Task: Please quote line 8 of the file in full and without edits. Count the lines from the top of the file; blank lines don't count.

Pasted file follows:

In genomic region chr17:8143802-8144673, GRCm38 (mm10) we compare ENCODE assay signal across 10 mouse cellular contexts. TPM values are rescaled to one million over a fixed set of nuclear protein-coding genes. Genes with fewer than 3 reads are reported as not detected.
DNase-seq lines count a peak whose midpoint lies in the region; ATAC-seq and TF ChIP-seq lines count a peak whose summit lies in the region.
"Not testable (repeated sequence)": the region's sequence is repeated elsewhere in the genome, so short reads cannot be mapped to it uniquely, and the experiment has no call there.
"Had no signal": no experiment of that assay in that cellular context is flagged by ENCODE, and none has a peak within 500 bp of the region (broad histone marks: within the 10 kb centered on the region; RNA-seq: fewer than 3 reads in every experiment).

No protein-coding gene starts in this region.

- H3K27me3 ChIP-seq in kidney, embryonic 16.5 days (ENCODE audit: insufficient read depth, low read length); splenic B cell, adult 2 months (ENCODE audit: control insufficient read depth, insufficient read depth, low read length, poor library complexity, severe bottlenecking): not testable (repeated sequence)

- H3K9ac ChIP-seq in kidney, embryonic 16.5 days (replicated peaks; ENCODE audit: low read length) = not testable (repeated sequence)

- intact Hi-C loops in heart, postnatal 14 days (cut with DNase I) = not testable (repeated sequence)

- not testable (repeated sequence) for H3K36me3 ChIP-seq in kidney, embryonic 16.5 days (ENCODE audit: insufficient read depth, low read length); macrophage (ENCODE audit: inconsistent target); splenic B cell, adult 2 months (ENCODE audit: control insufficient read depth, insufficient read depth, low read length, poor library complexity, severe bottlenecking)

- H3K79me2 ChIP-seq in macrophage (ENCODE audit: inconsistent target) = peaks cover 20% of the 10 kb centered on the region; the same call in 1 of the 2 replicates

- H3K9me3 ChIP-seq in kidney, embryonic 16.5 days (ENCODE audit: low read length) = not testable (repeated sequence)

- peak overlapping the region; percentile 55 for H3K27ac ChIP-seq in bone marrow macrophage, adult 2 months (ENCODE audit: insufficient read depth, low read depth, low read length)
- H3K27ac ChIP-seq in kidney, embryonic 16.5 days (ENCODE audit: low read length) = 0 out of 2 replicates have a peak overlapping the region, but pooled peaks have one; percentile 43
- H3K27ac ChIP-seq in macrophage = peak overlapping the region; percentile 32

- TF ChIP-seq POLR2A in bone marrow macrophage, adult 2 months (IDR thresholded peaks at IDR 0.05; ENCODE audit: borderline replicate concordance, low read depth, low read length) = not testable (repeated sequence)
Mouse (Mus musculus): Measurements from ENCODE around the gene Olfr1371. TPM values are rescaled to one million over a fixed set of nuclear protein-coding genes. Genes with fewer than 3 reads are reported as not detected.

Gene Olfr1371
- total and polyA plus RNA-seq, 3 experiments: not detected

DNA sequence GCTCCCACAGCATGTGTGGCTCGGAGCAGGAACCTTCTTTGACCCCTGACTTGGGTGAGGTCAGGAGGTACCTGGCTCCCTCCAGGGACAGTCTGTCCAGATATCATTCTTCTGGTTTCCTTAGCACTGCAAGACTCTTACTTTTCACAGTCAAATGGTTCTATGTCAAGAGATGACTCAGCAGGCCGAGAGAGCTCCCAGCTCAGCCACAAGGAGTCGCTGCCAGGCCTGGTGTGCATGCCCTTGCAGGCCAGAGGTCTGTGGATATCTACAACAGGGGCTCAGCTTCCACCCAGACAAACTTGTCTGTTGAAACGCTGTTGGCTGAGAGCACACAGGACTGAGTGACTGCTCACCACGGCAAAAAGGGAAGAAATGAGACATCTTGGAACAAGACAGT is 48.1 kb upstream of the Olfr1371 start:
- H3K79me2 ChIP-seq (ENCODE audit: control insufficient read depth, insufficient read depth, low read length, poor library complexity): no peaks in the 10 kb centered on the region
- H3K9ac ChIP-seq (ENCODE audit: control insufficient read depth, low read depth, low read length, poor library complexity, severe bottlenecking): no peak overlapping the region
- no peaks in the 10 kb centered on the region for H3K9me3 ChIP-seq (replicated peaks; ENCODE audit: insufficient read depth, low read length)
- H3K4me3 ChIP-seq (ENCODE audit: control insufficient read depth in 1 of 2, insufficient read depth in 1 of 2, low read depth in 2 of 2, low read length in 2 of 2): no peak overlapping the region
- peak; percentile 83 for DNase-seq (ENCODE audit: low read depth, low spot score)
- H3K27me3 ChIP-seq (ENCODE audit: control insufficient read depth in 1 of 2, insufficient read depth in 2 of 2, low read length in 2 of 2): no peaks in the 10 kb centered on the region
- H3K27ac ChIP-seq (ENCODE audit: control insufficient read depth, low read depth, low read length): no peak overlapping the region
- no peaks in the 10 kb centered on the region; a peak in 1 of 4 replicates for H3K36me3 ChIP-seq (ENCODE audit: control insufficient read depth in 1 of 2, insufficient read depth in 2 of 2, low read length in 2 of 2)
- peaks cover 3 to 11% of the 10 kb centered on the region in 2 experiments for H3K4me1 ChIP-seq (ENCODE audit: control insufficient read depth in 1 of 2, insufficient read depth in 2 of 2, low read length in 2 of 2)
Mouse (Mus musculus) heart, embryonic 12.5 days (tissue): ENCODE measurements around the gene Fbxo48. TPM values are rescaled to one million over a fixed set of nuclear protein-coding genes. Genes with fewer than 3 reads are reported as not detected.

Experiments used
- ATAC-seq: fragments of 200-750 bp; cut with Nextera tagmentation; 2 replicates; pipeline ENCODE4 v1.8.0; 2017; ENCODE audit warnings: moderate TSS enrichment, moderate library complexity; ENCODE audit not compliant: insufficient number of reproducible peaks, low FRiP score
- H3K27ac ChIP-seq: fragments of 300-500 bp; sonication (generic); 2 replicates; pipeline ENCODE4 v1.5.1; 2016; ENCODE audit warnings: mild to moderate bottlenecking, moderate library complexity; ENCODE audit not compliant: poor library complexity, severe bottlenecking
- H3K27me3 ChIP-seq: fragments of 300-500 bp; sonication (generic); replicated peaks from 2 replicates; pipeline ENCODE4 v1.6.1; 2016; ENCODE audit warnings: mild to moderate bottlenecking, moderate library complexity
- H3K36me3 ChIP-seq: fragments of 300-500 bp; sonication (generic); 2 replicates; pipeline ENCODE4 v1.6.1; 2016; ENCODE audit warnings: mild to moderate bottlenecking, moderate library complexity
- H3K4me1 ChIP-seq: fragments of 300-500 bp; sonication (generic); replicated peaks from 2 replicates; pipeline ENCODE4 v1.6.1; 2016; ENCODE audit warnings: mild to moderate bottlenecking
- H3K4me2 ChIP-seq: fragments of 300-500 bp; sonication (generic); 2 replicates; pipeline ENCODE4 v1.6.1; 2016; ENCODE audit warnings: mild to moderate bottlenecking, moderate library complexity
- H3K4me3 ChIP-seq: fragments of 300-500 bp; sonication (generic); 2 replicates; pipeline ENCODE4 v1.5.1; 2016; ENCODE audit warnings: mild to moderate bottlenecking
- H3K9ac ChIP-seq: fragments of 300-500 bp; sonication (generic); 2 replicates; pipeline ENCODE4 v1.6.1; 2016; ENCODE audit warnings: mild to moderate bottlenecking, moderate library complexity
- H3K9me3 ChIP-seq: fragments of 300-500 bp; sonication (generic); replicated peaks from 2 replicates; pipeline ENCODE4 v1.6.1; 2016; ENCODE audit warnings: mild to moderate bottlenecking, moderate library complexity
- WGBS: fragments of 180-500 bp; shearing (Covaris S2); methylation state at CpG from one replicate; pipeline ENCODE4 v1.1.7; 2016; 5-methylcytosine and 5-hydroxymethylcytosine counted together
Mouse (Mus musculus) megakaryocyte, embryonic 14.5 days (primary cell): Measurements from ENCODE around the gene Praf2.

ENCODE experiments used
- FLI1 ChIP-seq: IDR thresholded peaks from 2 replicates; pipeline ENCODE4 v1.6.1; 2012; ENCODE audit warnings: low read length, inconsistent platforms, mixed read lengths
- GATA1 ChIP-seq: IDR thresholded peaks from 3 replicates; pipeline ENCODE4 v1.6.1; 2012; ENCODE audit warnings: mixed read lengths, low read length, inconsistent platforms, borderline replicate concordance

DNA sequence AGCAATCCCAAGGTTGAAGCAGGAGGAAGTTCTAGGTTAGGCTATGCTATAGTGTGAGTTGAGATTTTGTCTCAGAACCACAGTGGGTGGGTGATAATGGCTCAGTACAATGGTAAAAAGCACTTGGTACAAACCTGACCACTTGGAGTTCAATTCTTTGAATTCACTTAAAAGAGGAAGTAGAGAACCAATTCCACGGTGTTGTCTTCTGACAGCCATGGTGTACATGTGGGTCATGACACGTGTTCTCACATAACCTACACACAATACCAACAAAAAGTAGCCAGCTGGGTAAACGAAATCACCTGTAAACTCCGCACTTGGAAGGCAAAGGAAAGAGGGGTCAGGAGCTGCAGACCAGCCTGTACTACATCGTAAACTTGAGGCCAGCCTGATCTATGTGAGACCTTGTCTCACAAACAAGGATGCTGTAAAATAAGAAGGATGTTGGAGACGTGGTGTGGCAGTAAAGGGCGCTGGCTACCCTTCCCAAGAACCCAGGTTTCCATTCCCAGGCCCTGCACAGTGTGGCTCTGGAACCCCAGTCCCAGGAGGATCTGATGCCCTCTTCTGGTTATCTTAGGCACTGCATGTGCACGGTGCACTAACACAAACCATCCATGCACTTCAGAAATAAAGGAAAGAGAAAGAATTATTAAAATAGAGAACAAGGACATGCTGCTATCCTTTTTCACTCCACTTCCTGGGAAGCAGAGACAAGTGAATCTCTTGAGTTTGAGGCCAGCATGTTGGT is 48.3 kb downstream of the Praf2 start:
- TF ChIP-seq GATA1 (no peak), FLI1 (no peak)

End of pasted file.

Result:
- intact Hi-C loops in heart, postnatal 14 days (cut with DNase I) = not testable (repeated sequence)